Interview with Filmmaker Lindsey Matheis (INK)

INK was the winner of BEST DANCE FILM at the August 2021 Experimental Film Festival.

1. What motivated you to make this film?

For me, the pandemic was a severance of every possible aspect of my identity: my dance career, my 10 year relationship with my partner, my home and dreams. This film was a response to grief and the way it stays to the point where you feel you may just drown in it… and then it gives way to a new season of life, a rush of hope. It’s not linear, but it is eventual.

2. From the idea to the finished product, how long did it take for you to make this short?

Two weeks – from the end of March 2021 finishing the novel ‘The Raw Shark Texts’ by Steven Hall from which the concept of text having predatory qualities is inspired… to the rain room in Astoria to shoot it… to my bedroom editing all the footage and audio myself…

3. How would you describe your short film in two words!?

Embodied poetry

4. What was the biggest obstacle you faced in completing this film?

My own technical skills are very basic when it comes to editing film and soundtrack. I still use iMovie and GarageBand (facepalm). I would prefer to hire professionals, but nonetheless, proud of what I could do with the resources I had.

5. What were your initial reactions when watching the audience talking about your film in the feedback video?

It’s the first time I’ve heard feedback of my work from strangers, and it felt sparkly and delightful!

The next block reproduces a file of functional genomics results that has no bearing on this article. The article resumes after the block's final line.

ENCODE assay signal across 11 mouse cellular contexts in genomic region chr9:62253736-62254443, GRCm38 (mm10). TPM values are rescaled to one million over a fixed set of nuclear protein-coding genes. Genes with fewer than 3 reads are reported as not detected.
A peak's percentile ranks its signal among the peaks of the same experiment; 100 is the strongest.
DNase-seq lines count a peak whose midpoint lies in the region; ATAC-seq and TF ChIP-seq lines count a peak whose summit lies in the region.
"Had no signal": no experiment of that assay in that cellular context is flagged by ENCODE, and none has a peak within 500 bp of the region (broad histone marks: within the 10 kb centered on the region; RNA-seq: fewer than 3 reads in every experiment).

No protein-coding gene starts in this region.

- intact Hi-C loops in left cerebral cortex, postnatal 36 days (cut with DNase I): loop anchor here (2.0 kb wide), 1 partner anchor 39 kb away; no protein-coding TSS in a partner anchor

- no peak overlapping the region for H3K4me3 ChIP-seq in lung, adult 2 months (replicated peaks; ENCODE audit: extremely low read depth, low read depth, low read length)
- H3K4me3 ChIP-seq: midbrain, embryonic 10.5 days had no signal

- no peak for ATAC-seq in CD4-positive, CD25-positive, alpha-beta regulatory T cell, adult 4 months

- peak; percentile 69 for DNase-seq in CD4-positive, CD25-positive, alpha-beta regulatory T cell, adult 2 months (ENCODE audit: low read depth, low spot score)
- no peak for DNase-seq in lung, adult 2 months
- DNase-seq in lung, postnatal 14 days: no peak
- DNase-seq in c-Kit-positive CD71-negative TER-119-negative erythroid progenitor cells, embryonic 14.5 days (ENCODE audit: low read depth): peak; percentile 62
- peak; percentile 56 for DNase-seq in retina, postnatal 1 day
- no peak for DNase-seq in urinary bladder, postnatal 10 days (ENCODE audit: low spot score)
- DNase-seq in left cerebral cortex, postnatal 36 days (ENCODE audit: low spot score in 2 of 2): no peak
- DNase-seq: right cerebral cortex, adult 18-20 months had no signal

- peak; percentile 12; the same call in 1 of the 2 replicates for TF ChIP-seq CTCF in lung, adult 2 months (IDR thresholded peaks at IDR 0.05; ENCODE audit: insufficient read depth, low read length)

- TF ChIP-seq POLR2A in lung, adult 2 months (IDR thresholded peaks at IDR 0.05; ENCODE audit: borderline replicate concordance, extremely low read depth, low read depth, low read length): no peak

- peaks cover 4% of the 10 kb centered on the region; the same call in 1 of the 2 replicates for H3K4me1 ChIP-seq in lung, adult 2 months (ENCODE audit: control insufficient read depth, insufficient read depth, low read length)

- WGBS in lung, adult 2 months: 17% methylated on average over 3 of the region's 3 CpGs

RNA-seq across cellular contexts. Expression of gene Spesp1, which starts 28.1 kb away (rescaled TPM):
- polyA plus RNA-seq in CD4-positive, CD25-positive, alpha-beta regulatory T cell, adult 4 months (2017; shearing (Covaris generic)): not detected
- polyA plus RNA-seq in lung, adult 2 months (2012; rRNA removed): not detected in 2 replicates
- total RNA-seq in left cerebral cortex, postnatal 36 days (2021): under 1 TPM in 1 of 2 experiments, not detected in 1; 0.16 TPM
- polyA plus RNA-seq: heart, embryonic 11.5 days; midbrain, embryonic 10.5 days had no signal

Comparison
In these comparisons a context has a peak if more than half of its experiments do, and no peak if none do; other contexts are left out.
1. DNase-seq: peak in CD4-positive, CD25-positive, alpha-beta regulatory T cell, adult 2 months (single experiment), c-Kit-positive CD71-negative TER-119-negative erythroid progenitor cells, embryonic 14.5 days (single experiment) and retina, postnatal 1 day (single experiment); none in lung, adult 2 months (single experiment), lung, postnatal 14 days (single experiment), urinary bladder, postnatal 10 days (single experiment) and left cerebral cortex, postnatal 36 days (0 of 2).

Watch the Audience FEEDBACK Video:

6. When did you realize that you wanted to make films?

I’ve made dance work for a long time and almost immediately been fascinated by putting an ethereal art into a medium like film that is at once both eternal and an arena for making the impossible possible.

7. What film have you seen the most in your life?

My single favorite film right now is a feature length, Transit, directed by Christian Petzold. It’s haunting and melancholic and quietly demanding. In dance, the ones that have really influenced what I believe about demonstrative storytelling through dance are Viktor Quijada’s Gravity of Center and Pina.

8. You submitted to the festival via FilmFreeway, what are you feelings of the submission platform from a filmmaker’s perspective?

To be honest, I have no idea what I’m doing. It was the first film festival I’ve ever submitted to after someone mentioned “oh hey, you should check out film freeway.” I need much more experience in this world to even begin looking for the people I want to talk to about making more film, but I really am impressed by the reach and scope this particular film festival seems to have. I hope I can make some connections and start to make dance work for film directors and develop more substantial works of my own.

9. What is your favorite meal?

Mango slices

10. What is next for you? A new film?

I’m working as a creative director for an immersive production company out of Denver called OddKnock. We make immersive dance residencies and are working towards our first large scale production similar to the shows we’ve performed for such as Sleep No More and Grand Paradise. I am also about to begin rehearsal directing for BODYTRAFFIC, a contemporary dance company in LA. After October of this year, there are a couple of things in the air – I have a lot of curiosities about acting and I love working in Opera as well.

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